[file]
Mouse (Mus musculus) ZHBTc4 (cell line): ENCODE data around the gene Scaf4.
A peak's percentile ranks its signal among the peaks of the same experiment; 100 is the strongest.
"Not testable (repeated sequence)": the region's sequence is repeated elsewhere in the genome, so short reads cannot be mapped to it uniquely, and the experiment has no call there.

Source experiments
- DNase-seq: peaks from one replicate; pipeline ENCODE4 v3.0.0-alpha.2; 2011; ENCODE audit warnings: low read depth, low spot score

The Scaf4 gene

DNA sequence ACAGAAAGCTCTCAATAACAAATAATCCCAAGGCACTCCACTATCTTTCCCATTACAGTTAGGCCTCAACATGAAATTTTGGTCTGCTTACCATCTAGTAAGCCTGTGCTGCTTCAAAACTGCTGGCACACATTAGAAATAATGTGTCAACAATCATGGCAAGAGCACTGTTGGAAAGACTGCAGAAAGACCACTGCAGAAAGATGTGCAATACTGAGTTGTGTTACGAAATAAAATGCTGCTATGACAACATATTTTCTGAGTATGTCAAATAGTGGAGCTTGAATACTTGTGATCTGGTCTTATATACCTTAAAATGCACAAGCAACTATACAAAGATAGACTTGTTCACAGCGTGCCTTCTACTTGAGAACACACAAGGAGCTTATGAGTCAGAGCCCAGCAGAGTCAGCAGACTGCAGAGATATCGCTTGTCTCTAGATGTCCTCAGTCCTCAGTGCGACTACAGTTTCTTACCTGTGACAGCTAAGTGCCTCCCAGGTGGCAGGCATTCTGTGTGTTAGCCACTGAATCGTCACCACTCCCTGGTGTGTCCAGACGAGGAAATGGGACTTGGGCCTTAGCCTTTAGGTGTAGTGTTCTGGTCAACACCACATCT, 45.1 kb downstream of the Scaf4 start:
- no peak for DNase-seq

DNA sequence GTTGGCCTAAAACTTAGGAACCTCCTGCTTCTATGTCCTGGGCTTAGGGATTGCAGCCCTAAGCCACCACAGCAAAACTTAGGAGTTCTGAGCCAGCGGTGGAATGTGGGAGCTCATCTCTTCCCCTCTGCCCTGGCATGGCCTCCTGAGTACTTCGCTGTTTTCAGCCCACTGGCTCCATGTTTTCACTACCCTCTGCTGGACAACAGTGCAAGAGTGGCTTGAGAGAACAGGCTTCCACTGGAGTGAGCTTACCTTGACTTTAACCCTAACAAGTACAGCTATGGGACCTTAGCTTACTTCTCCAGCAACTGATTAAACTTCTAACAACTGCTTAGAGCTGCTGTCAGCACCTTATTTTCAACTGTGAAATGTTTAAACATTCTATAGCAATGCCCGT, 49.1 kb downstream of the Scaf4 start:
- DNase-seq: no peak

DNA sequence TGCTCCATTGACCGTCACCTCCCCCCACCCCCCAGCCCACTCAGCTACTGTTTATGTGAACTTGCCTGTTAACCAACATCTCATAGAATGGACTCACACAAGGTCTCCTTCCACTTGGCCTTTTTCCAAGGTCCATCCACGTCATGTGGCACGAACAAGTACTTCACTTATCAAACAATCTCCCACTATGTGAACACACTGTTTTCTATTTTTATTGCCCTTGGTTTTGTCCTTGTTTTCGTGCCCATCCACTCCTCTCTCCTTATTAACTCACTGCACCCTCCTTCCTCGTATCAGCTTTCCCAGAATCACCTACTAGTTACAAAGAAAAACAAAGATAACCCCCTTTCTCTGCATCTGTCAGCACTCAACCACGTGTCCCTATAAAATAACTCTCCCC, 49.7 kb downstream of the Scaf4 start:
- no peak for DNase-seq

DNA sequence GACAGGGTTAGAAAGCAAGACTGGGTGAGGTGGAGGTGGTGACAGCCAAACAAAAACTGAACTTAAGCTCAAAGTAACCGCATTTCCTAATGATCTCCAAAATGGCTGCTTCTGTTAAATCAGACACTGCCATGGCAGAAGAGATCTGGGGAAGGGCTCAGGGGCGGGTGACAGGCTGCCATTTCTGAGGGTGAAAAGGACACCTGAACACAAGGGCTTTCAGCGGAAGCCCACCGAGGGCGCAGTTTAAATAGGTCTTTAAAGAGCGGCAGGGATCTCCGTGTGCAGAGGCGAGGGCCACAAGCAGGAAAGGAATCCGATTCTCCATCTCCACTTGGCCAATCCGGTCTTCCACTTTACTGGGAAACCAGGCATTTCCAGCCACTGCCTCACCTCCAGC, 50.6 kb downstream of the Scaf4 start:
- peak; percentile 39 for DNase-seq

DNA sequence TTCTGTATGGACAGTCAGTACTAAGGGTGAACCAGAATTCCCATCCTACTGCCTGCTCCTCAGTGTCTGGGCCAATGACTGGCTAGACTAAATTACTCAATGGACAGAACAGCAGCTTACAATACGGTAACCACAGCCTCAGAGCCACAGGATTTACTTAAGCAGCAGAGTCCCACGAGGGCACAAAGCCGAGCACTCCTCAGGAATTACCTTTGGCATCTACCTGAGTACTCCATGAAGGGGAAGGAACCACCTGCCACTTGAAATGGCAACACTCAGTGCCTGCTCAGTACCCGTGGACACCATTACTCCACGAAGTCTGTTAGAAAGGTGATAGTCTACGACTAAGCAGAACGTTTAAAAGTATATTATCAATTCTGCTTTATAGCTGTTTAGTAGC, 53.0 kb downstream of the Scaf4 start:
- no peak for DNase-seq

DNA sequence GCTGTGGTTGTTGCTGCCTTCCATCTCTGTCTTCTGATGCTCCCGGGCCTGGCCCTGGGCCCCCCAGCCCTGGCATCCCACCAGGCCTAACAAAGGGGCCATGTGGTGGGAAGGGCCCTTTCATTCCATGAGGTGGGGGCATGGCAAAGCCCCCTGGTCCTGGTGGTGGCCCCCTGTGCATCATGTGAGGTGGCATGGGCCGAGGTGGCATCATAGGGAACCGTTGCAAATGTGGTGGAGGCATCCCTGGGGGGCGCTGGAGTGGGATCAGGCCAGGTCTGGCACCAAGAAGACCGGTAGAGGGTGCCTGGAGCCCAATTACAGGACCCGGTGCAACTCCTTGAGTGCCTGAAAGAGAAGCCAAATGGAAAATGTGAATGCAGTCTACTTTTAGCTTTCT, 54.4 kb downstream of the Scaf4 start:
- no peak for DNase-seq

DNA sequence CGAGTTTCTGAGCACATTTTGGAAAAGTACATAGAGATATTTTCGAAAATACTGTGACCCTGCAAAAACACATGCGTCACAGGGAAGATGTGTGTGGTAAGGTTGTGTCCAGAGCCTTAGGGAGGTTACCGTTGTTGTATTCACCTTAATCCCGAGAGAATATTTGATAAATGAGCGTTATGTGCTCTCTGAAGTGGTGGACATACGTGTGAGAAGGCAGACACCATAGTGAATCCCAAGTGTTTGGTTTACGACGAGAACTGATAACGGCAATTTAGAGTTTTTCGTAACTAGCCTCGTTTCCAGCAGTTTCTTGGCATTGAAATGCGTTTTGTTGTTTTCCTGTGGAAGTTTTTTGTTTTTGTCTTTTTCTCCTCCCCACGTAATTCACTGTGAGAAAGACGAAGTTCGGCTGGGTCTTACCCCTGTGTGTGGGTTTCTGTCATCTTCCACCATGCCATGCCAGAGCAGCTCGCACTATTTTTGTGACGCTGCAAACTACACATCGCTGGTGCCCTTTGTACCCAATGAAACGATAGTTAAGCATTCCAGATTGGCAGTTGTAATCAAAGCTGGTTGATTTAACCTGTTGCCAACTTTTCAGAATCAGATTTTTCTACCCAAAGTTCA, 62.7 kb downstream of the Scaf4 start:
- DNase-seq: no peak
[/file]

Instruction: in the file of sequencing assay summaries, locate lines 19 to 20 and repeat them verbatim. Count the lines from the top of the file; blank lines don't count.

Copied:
DNA sequence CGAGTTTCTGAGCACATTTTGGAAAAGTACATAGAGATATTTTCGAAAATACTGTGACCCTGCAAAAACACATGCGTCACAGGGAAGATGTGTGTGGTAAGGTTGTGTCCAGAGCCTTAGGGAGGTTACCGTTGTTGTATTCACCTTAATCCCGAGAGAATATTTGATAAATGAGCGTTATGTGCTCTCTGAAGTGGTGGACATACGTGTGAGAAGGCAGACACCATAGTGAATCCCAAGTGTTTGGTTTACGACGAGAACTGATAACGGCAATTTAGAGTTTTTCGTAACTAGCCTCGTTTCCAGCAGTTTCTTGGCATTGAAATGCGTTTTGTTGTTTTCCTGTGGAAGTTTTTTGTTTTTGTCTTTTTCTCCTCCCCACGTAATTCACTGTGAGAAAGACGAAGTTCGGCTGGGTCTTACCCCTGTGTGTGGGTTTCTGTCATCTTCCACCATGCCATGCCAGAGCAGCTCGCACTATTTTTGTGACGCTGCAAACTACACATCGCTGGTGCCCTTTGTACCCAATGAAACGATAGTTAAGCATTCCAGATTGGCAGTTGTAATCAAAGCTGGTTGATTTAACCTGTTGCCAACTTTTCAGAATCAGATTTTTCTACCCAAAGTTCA, 62.7 kb downstream of the Scaf4 start:
- DNase-seq: no peak